Searle goes on to flesh out perception with a distinction between basic presentational properties like shape, color, motion, and so on, and those properties that require background knowledge on the part of the receiver. Perception is hierarchical. This accounts for the distinction between seeing a shape and color (basic perception) and seeing “an automobile”, and further up the hierarchy (additional background), recognizing “my car”. Importantly, “conditions of satisfaction” lie all the way up the hierarchy and they really apply TO THE OBJECT. The base phenomenology is not only a black object of such and such a size, but a car, and furthermore, it really is my car! All of this makes perfect sense to me, but then I am also a realist. It is hard to imagine not living one’s life in a realist mental environment. If you are about to step off a curb into a lane of traffic but have a visual experience of a black object about the size of a car hurtling down the same lane towards you, you likely ASSUME that the object IS a car and that it makes sense not to step into the lane. You take for granted that the object is being presented and not merely represented to you.

Philosophically though, Searle’s perception requires two assumptions. First that your brain and sensory system are operating within normal parameters, and second that the mind-independent world is genuinely structured AS PRESENTED. It is this mind-independent structure (including I believe its causal relations) that constitutes the “conditions of satisfaction” of the presentation which rests also on the causal relations between perception and the perceived object! For Searle to get his theory of perception out, he has to presuppose that the world is real and already structured having causal properties. The apropos structure must be present to be presented. This is the very assumption that anti-realists want desperately to avoid and it makes Searle’s argument circular. Because of the causal properties, the demand that we live AS IF the world is presented breaks the tie in favor of Searle’s position (and against anti-realism), but I do not recall him acknowledging this circularity..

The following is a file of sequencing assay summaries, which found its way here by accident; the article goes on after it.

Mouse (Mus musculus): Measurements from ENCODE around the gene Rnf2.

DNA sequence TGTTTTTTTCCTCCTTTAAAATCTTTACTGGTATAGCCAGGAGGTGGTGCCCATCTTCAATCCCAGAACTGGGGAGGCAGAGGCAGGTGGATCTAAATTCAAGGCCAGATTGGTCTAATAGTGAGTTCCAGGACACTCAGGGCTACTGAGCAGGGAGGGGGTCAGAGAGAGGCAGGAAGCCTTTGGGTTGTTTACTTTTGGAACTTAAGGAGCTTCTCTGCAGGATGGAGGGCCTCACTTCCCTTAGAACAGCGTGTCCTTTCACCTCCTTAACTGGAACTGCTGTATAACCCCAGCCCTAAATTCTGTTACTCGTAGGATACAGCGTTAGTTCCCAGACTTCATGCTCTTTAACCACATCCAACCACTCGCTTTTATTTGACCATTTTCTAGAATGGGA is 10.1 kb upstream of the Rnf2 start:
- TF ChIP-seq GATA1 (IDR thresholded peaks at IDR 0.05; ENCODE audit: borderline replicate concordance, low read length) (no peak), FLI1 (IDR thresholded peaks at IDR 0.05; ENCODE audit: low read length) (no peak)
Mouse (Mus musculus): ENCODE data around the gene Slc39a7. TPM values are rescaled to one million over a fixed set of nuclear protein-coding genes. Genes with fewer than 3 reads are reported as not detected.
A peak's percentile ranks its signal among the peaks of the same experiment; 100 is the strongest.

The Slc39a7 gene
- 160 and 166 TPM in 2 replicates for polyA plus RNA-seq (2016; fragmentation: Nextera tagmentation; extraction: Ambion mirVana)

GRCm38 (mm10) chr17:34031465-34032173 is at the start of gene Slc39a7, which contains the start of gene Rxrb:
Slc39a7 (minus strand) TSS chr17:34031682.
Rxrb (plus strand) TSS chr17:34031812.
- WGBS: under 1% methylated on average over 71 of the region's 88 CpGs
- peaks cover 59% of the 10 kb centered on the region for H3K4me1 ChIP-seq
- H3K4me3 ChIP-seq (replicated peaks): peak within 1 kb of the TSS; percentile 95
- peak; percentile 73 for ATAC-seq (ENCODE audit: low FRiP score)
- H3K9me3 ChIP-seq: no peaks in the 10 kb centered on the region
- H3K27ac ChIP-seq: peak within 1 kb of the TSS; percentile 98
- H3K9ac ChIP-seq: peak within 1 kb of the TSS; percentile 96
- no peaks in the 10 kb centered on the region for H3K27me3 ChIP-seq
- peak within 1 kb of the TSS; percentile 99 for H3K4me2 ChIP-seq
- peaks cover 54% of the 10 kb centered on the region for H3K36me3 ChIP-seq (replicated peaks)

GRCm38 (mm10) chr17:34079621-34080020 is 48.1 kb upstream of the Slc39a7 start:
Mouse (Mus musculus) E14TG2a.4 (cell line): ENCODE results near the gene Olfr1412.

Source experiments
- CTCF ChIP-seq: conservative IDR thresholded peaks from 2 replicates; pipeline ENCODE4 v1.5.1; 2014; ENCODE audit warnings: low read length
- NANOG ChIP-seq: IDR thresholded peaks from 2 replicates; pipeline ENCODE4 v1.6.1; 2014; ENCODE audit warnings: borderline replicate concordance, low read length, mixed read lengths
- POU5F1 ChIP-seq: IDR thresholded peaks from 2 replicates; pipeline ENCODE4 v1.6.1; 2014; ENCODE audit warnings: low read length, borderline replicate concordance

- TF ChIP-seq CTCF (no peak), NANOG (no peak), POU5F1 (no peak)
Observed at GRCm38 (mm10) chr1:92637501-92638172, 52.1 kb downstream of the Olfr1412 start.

Apart from this omission, the book is a very refreshing departure from all the anti-realism I’ve been reading lately. It is not a long or very technical read. I highly recommend it.

Problems with Object Oriented Ontology

Graham Harman is a popular guy in philosophy circles these days. Sometimes associated with  Maruzio Ferraris, Manuel DeLanda, and Quentin Meillassoux as one of the “New Realists”, he is also, with DeLanda and Meillassoux, known as a “speculative realist”. Although this essay is mostly about Harman (I have written about Meillassoux and Ferraris elsewhere on the blog) I first try to provide some perspective on them as a group.

All four emerged (in their fundamental epistemology and ontology) from late 19th and early 20th century continental anti-realism with its own roots going back to Kant. All four accept that from our inescapable subjective viewpoint we cannot in the end simply assume that, as concerns the appearance of an external world, what we see is what we get, a view called “naive realism”. Even non-continental realist schools recognize this in theory. Some analytic realists agree there is a “representation problem” but discount that it blocks-out as much of the mind-independent world as anti-realists claim. This partly explains their drift in a scientistic direction. John Searle (“Seeing Things As They Are” 2015) by contrast defends naive realism (he calls it “direct realism”) by distinguishing between presentation (what the senses, especially vision and touch, deliver) and representation. Among other things presentations cannot be manipulated at will (connecting up with Ferraris’ concept of “unamendability”) while representations can be manipulated. I will have a review of Searle’s book soon, but for now back to the continentals.